Long time no see everyone,
Back in September (I know that’s like a whole two months ago now nearly), me and my boyfriend went on holiday to Malta. We did lots of touristy type things and heard a lot about the history of Malta. However, we heard snippets and the history would always vary ever so slightly so we never got a consistent view of the past of Malta.
So in the airport when we were leaving, I picked up a couple of books to educate myself. Now I know, and my readers of my blog will also know, that non-fiction is not really my category of choice. But I was genuinely interested in the history of Malta and so this was the first book I picked up and read.
The first thing I remarked to my boyfriend about when learning about the history of Malta through tourist attractions is that poor Malta always seemed to be ruled by someone other than themselves. Reading A Brief History of Malta made me realise that for thousands an thousands of years that people have lived on the islands of Malta, they have been ruled by others. They’ve never been in charge of their own destinies; their own fates.
A Brief History of Malta is exactly that, a concise overview through various points of history including the mega builders and Templar’s (who built stoney structures such as Ghar Dalam and Hagar Qim), structures which you can visit today (and we did); the Romans; The Knights of the Order of St. John, the French and the British to name a few and it brings us up to present day Malta.
From all our touristing, thee was a lot of emphasis from tour guides and places to visit which revolves around the Knights of the Order of St John in particular but the book skimmed over their stay in Malta and everything that happened whilst they were there. This surprised me because it seemed like they played a major role in Malta’s history. This is where the second book I got at the airport came in handy – The Knights of Malta.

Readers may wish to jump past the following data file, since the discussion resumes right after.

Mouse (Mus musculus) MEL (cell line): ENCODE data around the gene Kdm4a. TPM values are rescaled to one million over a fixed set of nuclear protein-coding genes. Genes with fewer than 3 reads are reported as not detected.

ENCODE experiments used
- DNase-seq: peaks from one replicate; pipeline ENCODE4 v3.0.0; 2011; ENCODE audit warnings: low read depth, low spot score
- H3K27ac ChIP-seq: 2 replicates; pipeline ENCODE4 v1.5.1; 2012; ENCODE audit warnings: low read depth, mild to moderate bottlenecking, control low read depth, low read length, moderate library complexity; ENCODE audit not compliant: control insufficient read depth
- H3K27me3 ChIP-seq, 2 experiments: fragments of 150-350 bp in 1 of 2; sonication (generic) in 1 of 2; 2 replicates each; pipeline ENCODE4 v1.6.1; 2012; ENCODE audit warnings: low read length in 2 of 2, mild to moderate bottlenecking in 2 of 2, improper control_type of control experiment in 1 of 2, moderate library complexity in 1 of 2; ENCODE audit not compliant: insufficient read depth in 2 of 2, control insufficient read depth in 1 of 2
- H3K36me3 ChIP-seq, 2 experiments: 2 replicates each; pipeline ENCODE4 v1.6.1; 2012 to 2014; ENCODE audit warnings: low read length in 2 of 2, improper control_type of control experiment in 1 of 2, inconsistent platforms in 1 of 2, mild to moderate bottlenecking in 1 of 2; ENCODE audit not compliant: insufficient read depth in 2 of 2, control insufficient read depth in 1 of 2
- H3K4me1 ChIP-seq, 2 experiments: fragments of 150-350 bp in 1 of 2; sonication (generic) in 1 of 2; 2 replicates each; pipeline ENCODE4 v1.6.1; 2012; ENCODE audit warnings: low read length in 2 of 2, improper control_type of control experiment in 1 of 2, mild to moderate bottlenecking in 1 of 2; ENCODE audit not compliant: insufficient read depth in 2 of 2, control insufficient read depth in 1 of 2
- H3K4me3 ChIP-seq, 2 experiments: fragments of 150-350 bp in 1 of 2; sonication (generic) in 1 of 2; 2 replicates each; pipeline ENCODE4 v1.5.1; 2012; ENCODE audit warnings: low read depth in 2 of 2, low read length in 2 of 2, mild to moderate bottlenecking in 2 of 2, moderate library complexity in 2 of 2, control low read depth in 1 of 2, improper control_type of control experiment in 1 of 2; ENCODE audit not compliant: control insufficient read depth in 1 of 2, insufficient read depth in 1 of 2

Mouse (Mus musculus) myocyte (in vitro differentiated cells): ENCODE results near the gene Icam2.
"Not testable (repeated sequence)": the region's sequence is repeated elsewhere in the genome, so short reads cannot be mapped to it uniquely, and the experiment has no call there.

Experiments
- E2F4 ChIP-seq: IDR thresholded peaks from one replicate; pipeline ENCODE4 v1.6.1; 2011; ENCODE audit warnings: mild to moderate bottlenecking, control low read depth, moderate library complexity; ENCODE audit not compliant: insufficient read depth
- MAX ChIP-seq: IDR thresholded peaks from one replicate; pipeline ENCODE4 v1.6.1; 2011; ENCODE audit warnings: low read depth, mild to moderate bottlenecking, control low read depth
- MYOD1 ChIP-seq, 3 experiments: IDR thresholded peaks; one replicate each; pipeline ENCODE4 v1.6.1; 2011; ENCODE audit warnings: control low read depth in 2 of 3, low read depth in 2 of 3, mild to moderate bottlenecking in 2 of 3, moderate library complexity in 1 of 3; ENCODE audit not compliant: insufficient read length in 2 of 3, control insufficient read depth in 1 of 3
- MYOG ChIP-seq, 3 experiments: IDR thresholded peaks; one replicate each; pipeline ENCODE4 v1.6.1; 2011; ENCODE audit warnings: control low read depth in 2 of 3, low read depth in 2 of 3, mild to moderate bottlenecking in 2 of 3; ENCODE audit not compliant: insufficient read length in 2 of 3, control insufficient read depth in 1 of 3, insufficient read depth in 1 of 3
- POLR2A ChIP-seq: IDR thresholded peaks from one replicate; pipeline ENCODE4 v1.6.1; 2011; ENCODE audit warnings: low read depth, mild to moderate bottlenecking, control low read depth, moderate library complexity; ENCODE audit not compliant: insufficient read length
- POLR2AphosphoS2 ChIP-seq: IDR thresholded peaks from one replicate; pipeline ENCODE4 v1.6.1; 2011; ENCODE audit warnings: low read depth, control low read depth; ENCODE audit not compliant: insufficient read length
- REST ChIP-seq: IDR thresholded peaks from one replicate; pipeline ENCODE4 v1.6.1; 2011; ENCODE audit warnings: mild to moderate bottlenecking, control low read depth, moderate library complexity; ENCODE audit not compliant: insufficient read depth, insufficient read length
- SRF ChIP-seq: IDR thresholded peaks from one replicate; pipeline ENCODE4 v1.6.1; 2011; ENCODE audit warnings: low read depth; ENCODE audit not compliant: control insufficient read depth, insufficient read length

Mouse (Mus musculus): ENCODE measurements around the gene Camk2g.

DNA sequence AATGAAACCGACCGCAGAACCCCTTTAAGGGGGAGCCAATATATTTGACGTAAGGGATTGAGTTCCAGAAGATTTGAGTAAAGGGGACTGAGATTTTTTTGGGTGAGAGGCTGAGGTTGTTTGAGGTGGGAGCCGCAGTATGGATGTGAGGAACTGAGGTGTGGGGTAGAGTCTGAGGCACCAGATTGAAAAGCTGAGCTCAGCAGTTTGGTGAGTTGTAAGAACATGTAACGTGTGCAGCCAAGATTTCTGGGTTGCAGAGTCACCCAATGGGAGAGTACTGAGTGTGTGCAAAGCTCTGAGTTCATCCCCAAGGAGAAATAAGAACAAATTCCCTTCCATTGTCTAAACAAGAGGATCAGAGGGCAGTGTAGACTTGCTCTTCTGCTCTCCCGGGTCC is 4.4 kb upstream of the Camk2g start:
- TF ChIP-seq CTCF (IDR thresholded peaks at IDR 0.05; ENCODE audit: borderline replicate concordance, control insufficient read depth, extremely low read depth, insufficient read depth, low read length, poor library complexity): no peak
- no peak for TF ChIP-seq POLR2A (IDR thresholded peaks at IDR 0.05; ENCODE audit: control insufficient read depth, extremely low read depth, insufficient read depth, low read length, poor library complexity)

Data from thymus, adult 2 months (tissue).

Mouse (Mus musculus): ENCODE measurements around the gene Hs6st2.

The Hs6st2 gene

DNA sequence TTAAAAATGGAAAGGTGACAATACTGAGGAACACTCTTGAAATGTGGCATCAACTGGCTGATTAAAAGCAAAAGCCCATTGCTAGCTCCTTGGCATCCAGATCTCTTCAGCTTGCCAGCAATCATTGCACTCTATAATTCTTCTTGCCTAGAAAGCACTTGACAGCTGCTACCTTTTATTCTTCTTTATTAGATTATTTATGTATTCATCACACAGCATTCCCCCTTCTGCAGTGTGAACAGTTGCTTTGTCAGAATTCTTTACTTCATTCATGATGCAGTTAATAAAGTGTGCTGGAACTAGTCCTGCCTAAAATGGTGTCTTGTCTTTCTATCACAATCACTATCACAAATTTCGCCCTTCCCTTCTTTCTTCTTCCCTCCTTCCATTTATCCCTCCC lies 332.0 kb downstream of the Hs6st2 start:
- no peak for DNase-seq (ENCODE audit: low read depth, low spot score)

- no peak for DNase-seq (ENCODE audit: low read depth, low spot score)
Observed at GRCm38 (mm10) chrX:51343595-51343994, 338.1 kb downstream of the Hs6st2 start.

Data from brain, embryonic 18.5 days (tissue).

The Knights of Malta takes you through the full history of the Knights, the good, the bad and the ugly and everything in between from start to end and then to the present day with their revival as the Sovereign Military Order of Malta.
We start at the birth of the Order in Palestine, and follow them through Cyprus, Rhodes until they eventually set up home in Malta in 1530, and here it stayed for 268 years! We follow all 28 of the grand masters, from their ascensions to that post to their deaths.
We learn about the knights day to day life as well as their warring prowess which show us all their strengths and weaknesses and everything in between. But not only that, it enhances the beauty of the buildings, the colourfulness of the cathedrals and fortifications and the preciousness of the culture and customs in Malta.
Yes both of these books were a bit bland, but they were both really interesting and I don’t regret reading either of them as it has made our visit to Malta more worthwhile as I knew landmarks they were talking about such as St John’s Co-Cathedral. I would recommend reading these books if Malta is ever on your travel list.
Until next time,